play a critical role in lead generation. After all, they allow your website visitors to convert into leads and express interest in your company’s content.
So what makes a landing page successful? “The number one rule,” said Dr. Flint McGlaughlin at the
MarketingSherpa’s Optimization Summit
, “is clarity trumps persuasion.” As proud sponsors of this conference, HubSpot will keep sharing the lessons we learn with our audience. But before you jump in to
landing page optimization
, let’s get familiar with some of the key terms used in the process:
1. A/B testing
- Testing two different versions of the same landing page to evaluate which one performs better.
2. Authority endorsement
– Visual proof that an authority is recognizing the value of your offer. This is a way to establish credibility.
3. Anxiety elements
4. Benefit Reinforcement
– Similar to value proposition, it is a reinforcement of why the visitor wants to fill out the form.
5. Bounce Rate or Exit Rate
– The rate at which a visitor clicks away from your page without converting.
6. Call to action (CTA)
– A phrase or button that prompts the visitor to take action, such as “Subscribe Now” or “Download the Whitepaper Today.”
7. Control Page
– The initial page you want to improve.
8. Conversion Rate
– The rate at which a visitor converts into a lead.
9. Cumulative Optimization Gain
– Optimizing a page with a series of tests and gaining higher conversion at the end.
– The page elements preventing the visitor from converting into a lead. (For instance, too many calls to action which distract the visitor's attention.)
– The process logic as a visitor gets to your page and completes the "transaction." (Think of a visitor as someone at the top of the funnel. How do you push them to the bottom of the funnel?)
12. Guarantee Images
– Images that instill trust and show credibility.
– Key Performance Indicators, or the metrics you will look at to track progress toward your goals.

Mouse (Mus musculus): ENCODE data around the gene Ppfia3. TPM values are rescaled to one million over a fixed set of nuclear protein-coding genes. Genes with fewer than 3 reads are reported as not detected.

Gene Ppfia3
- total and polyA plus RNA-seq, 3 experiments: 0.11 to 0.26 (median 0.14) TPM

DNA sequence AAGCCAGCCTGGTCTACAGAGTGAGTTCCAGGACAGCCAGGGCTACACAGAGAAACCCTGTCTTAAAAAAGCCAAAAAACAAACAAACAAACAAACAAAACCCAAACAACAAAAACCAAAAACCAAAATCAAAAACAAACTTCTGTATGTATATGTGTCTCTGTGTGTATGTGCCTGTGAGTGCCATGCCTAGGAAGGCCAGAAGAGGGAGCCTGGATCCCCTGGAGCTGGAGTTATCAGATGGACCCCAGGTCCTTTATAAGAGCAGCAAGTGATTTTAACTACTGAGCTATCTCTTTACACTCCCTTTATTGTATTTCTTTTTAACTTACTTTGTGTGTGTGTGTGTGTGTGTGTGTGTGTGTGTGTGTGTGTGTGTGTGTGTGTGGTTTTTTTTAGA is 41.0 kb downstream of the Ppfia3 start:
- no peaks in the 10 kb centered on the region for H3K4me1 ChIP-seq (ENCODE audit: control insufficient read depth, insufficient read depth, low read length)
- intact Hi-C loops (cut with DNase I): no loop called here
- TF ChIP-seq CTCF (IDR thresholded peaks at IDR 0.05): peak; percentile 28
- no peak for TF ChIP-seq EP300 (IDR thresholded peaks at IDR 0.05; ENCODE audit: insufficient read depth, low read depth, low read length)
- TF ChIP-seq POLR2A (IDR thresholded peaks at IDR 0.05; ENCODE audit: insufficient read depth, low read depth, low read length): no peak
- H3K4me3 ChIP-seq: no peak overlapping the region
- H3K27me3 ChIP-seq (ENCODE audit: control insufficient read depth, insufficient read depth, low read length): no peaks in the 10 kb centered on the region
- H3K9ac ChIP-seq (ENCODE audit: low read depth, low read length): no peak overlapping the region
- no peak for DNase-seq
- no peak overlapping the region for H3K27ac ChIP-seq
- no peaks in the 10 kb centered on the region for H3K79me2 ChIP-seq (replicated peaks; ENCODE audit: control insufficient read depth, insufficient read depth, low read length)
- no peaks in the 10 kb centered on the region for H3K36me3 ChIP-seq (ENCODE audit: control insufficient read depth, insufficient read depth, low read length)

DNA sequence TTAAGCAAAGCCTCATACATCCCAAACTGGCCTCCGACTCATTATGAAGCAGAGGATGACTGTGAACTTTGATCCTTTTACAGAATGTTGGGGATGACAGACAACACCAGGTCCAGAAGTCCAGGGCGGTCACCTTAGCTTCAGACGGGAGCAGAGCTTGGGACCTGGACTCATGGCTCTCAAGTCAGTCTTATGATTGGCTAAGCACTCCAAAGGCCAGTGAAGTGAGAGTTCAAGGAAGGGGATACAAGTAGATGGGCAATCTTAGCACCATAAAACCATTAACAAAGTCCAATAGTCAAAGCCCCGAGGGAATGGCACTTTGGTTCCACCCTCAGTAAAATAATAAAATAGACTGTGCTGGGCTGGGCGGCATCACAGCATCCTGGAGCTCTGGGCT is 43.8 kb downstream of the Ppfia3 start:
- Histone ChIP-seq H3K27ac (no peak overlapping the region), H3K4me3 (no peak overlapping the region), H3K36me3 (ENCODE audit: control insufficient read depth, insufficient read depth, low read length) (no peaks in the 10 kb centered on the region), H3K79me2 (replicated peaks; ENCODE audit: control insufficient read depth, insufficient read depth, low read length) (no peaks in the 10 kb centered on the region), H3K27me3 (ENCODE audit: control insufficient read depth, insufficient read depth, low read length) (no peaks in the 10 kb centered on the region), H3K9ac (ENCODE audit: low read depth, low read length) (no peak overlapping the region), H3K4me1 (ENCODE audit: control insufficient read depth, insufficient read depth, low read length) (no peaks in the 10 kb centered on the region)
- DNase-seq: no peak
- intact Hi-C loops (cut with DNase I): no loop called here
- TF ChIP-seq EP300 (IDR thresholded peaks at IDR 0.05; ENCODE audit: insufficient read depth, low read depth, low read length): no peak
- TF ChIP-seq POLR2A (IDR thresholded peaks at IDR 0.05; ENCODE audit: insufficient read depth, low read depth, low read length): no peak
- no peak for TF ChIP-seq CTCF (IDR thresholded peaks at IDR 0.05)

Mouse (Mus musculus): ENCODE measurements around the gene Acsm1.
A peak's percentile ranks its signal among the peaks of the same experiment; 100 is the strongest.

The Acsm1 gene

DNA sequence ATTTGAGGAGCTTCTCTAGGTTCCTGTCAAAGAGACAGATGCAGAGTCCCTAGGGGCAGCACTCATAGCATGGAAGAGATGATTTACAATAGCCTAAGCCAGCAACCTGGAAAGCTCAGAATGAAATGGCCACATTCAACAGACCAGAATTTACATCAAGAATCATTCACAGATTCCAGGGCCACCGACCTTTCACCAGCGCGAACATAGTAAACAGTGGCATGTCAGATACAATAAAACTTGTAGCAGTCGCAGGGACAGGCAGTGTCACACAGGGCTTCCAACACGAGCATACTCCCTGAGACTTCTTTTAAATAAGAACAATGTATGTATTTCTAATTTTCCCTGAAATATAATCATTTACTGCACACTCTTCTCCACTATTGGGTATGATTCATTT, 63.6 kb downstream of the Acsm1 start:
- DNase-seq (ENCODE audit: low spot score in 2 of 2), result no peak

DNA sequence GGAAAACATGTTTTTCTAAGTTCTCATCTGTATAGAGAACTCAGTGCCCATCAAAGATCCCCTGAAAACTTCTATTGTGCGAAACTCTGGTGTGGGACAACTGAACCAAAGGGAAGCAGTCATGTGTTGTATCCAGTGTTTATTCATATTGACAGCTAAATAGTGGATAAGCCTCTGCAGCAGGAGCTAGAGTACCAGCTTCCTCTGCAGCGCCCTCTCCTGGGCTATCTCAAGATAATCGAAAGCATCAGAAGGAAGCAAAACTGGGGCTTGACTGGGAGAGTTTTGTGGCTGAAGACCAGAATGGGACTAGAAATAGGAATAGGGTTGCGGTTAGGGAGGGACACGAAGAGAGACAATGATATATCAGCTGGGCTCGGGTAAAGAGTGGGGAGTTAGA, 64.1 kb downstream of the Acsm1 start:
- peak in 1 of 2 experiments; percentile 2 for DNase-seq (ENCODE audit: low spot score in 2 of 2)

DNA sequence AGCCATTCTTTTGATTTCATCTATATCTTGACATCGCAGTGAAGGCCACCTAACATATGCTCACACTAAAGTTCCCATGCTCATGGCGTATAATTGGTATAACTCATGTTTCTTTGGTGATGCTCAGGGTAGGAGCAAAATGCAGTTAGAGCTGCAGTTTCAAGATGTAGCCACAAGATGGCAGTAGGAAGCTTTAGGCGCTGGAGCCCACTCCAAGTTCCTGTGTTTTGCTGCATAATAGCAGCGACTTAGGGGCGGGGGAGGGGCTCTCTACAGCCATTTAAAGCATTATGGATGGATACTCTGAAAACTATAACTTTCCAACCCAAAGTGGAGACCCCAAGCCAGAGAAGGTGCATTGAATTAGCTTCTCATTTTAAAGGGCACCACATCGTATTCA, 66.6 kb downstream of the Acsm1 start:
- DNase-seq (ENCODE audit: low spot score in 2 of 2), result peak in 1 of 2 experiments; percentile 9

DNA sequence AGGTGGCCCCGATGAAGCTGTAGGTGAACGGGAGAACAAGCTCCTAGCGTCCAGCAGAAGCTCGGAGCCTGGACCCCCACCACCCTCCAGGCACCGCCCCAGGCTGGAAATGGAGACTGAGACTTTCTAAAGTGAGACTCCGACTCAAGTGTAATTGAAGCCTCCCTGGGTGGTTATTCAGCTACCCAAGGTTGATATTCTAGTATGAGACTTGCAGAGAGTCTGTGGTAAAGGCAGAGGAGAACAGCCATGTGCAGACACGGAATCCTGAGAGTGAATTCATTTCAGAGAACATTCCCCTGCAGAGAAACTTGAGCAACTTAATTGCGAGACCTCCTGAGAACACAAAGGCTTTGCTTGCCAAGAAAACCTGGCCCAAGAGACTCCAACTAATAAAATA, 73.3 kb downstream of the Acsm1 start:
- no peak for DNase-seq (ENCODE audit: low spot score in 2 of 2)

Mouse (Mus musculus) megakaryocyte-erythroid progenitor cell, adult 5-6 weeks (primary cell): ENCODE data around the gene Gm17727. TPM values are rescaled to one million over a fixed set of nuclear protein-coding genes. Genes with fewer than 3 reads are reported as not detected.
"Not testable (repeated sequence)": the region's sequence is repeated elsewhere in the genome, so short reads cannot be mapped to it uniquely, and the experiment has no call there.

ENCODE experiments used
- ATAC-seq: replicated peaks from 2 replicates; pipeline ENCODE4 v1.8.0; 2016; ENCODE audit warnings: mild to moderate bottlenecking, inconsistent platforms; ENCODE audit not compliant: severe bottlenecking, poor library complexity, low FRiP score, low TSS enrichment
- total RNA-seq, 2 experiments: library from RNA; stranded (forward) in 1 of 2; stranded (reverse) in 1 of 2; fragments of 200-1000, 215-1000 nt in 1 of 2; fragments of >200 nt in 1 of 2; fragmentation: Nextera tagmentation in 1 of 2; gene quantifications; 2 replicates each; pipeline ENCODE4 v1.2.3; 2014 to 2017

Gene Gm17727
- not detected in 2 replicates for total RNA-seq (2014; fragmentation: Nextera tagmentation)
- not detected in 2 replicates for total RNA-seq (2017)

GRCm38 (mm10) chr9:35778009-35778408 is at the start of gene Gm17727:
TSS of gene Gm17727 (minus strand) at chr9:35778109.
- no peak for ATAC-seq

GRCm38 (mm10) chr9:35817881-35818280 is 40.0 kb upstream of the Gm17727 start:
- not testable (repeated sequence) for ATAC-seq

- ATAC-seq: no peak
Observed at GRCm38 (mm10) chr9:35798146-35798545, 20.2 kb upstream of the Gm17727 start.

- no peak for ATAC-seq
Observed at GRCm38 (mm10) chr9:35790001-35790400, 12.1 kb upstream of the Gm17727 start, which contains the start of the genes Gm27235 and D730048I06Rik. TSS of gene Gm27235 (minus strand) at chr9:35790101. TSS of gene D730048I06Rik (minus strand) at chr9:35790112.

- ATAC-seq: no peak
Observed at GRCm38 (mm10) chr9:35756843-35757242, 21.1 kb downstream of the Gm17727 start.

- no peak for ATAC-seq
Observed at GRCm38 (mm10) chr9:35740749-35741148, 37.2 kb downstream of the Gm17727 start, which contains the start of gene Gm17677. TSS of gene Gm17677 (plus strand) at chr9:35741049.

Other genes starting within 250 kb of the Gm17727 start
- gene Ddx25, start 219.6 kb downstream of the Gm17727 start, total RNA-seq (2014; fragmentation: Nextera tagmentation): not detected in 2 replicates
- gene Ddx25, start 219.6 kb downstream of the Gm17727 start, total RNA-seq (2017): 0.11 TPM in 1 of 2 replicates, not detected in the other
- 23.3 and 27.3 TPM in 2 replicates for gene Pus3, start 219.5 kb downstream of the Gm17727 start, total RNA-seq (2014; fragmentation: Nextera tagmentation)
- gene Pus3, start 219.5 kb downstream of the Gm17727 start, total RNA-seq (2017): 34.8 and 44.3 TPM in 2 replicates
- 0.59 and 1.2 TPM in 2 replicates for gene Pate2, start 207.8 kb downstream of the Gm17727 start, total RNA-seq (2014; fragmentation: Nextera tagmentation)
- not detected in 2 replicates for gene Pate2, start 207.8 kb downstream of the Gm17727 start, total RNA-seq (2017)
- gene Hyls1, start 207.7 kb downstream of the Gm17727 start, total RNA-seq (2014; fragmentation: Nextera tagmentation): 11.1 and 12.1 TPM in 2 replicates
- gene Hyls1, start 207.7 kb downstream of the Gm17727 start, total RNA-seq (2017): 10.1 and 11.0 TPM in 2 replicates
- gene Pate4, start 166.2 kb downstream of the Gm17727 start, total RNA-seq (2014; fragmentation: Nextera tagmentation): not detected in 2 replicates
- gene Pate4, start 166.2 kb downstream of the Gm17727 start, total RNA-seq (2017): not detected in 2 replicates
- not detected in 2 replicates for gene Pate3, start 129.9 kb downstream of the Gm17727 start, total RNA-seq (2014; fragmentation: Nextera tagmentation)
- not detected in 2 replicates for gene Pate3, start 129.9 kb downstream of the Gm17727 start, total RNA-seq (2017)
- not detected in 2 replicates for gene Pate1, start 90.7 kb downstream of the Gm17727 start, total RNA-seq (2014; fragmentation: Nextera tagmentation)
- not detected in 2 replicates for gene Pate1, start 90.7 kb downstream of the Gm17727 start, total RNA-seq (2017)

– How the landing page is designed.
15. Lead Nurturing Campaign
– An email series that can be triggered after someone fills out a form on your landing page.
– An outline defining what your landing page design should be.
17. Motivation of User
– The visitor's desire to receive your offer.
– A web page element, usually located at the top, with links that help visitors to navigate through a website.
19. Page Views
– The number of views a page got.
20. Returning Visitor
– A visitor that is returning to your site, and is generally self-qualifying herself as actively interested in your offer.
– The return on investment of your marketing efforts.
22. Security or accreditation seals
– Visual elements proving your offer is secure and risk-free.
23. Statistically significant number
– The amount of data you need to collect in order to announce accurate results from your testing.
24. Test validation
– Proving with data that a test has been successfully conducted.
25. Time on page
– How long a visitor spends on your landing page.
26. Treatment Page
– The page you have treated and expect to perform better.
27. Value Exchange
– Giving out a valuable offer in order to get information from your visitors.
28. Value proposition
– The primary reason why your visitor will choose to convert on your page. (The answer to the “What is there for me?” question.)
– The changes you make in order to optimize a landing page.
– The number of (unique) visitors who came to your page.
Are we missing anything essential from this list? Please add it by commenting below!
Originally published Jun 2, 2011 5:00:00 PM, updated October 20 2016